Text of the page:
A National Peacemaker's Day
- Eleanor Roosevelt
It is right and proper that our nation sets aside days to honor the men and women who have fought in the service of our country. They fully merit our collective thanks and admiration for their bravery and sacrifice.
But our nation fails to honor the peacemakers. Americans can serve their country not only by fighting its wars, but also by struggling to avoid war and promote peace. No president or general orders the peacemakers into action. They expect no glory for their deeds. Yet it is well past time that we set aside a day to honor the peacemakers. As Americans, we rarely equate honor, loyalty, and courage with actions on behalf of peace. Too often, we make the tragic mistake of equating advocacy for peace with disloyalty or subversion, when for the peacemakers it is their patriotic duty.
The late Robert McNamara said, “we were wrong, terribly wrong” about the war in Vietnam. Yet we not do today celebrate those who were right about Vietnam, the millions of ordinary men and women who put themselves on the line by taking to the streets to protest the war. To the contrary, in 2004, John Kerry’s anti-war protests were turned against him as akin to near treason against the United States. Yet, had McNamara and President Lyndon Johnson listened to the peacemakers when it mattered, they might have saved many tens of thousands of American lives and perhaps millions of Asian lives.
Who today remembers the struggles of American Friends Service Committee, the Women's International League for Peace and Freedom, and the World Council of Churches in the 1950s to end the horrific testing of nuclear weapons in the atmosphere and oceans? Their efforts ultimately contributed to the Test Ban Treaty of 1963, which rescued humanity from deadly nuclear fallout, with unpredictable effects on the future of the human race.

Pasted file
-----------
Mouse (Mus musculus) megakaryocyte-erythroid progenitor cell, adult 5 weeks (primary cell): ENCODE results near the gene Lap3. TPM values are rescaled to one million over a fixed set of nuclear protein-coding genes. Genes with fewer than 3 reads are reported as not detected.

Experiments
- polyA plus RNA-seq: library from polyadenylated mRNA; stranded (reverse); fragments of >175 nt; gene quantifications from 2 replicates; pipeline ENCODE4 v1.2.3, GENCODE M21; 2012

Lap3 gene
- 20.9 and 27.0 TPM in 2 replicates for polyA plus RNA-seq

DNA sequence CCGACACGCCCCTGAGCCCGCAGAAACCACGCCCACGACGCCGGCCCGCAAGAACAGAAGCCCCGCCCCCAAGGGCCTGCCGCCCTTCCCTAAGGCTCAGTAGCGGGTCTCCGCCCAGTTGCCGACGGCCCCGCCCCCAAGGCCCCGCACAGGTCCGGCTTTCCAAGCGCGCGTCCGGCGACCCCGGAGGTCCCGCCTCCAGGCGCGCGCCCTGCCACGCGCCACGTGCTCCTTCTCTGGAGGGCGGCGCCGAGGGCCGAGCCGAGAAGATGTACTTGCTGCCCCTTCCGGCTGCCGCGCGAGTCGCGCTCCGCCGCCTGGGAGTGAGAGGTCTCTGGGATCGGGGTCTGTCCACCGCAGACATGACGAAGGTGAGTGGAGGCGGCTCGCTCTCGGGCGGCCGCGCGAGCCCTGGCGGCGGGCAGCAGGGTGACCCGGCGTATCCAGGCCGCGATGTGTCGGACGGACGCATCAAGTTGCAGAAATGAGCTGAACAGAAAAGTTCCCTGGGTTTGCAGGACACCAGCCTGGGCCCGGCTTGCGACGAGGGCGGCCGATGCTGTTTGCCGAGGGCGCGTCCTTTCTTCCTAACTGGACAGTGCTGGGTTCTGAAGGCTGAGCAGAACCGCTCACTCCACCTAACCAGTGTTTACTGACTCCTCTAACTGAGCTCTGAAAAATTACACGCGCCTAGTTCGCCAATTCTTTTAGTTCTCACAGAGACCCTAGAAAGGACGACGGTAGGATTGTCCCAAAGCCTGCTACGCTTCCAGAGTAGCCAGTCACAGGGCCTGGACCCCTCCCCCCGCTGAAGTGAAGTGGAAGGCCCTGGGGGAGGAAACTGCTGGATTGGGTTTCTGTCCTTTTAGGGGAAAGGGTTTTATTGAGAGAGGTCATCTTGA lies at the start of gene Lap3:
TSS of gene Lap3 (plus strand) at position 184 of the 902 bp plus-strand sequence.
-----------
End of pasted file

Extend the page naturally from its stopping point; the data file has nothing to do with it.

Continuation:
The litany of peacemakers who were right in their time goes on. However, we honor all our soldiers regardless of whether we believe they fought in just or unjust wars. So too we should honor all those who fought for peace, whether we now believe they were right or wrong. Their dedication still deserves our recognition.
We should respect as well the groups that today are protesting the wars in Iraq and Afghanistan. They were scorned during the early fervor for these wars, but now the majority of Americans are in accord with their views.
“Blessed are the peacemakers: for they shall be called the children of God” says the gospel of Matthew. It is time to make this blessing a reality with a national peacemaker’s day.
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Scott H Bennett - 11/7/2010
To Allan Lichtman's list of those groups that opposed nuclear testing in the 1950s, I would add the Fellowship of Reconciliation (FOR), the War Resisters League (WRL), Peacemakers, the Committee for a Sane Nuclear Policy ( SANE), the Committee for Nonviolent Action (CNVA), and others.
vaughn davis bornet - 11/1/2010
I read this ernest piece with a certain bemusement.
Of Course agitation for such causes as avoiding war and getting out of war and making war less bloody is worthwhile. Those who use their time this way should be rewarded in some way.
But using one's time in this way is hardly risky, dangerous, costly in lost of loved ones, taking one from hearth for, say, three years or more, likely to fatally interrupt schooling, or harmful to one's health.
Agitation of peace is usually akin to a hobby, I judge, it's recreational, harmless. Compare with friends who died, being away from loved ones many years, lifelong residue of stress and strain. Different ballpark.
Let's not go overboard, here.
A few gestures toward "peace" cannot be made eqivalent to the four years and three months the government seized from me (and my parents) in World War II.
Good idea, well expressed, worthy in theory; but don't expect applause from veterans, really from any of us. unless the right button is pushed: thus,direct relationship established between peace activity and (a) achieving the good things from the war, and (b) keeping "me" from having made those major sacrifices.
Vaughn Davis Bornet Ashland, Oregon
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